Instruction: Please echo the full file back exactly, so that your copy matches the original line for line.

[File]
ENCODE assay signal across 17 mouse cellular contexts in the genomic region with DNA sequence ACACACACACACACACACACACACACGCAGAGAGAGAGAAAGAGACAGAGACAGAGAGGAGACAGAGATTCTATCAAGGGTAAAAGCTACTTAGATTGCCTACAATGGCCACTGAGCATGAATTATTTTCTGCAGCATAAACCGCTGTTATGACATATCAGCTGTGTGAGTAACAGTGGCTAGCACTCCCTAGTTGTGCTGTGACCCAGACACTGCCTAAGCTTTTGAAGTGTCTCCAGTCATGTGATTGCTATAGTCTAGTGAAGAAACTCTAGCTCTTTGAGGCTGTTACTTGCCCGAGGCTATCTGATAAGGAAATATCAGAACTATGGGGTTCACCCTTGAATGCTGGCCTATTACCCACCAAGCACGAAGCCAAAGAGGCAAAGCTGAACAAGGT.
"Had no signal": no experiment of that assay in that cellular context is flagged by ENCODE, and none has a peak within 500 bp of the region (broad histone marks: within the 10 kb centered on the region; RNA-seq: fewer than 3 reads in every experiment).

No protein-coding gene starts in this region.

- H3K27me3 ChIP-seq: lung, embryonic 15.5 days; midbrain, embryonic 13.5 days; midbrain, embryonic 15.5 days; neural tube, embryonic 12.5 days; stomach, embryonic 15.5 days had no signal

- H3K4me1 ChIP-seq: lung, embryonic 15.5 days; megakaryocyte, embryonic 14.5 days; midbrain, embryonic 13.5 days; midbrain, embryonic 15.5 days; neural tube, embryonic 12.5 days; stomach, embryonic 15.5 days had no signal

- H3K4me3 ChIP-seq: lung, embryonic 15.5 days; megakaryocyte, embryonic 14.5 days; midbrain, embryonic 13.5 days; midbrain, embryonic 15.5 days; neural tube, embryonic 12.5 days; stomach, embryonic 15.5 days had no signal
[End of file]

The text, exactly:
ENCODE assay signal across 17 mouse cellular contexts in the genomic region with DNA sequence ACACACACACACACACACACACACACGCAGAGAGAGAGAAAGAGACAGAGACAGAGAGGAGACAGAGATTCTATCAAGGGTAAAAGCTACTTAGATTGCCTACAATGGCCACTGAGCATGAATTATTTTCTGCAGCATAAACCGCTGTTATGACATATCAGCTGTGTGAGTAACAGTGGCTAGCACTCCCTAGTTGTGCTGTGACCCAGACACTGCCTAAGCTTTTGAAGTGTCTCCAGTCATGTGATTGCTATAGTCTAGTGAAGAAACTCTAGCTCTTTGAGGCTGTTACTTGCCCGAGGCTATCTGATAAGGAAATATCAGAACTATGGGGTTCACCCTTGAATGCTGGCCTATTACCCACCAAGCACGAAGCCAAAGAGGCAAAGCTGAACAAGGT.
"Had no signal": no experiment of that assay in that cellular context is flagged by ENCODE, and none has a peak within 500 bp of the region (broad histone marks: within the 10 kb centered on the region; RNA-seq: fewer than 3 reads in every experiment).

No protein-coding gene starts in this region.

- H3K27me3 ChIP-seq: lung, embryonic 15.5 days; midbrain, embryonic 13.5 days; midbrain, embryonic 15.5 days; neural tube, embryonic 12.5 days; stomach, embryonic 15.5 days had no signal

- H3K4me1 ChIP-seq: lung, embryonic 15.5 days; megakaryocyte, embryonic 14.5 days; midbrain, embryonic 13.5 days; midbrain, embryonic 15.5 days; neural tube, embryonic 12.5 days; stomach, embryonic 15.5 days had no signal

- H3K4me3 ChIP-seq: lung, embryonic 15.5 days; megakaryocyte, embryonic 14.5 days; midbrain, embryonic 13.5 days; midbrain, embryonic 15.5 days; neural tube, embryonic 12.5 days; stomach, embryonic 15.5 days had no signal